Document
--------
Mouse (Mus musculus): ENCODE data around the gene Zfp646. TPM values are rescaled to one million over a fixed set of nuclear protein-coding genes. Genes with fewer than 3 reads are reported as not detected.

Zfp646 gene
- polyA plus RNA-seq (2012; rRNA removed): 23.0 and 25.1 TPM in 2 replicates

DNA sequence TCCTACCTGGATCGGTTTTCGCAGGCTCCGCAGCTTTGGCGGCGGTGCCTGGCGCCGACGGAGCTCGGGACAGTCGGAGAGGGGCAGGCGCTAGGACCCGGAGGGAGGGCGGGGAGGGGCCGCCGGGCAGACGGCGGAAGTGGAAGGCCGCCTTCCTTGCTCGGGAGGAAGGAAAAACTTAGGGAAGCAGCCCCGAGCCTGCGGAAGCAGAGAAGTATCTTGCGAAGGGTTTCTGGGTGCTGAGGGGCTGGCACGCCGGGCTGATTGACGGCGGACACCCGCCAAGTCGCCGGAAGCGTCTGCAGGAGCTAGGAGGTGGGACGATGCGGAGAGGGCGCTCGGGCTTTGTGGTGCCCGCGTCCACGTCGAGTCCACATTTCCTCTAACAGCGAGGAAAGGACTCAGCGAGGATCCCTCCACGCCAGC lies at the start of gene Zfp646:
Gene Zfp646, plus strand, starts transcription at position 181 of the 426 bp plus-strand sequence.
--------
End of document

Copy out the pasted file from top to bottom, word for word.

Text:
Mouse (Mus musculus): ENCODE data around the gene Zfp646. TPM values are rescaled to one million over a fixed set of nuclear protein-coding genes. Genes with fewer than 3 reads are reported as not detected.

Zfp646 gene
- polyA plus RNA-seq (2012; rRNA removed): 23.0 and 25.1 TPM in 2 replicates

DNA sequence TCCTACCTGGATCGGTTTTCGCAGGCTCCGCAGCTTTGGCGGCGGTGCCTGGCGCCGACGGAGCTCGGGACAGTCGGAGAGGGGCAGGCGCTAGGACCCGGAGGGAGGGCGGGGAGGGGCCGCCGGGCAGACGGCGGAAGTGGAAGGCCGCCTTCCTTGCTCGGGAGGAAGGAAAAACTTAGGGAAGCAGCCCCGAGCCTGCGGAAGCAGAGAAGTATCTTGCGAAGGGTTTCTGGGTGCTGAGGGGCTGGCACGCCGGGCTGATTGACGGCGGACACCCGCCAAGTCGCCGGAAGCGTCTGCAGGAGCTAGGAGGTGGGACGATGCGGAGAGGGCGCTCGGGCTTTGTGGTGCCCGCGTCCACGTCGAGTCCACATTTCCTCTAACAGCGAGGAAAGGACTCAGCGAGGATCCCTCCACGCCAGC lies at the start of gene Zfp646:
Gene Zfp646, plus strand, starts transcription at position 181 of the 426 bp plus-strand sequence.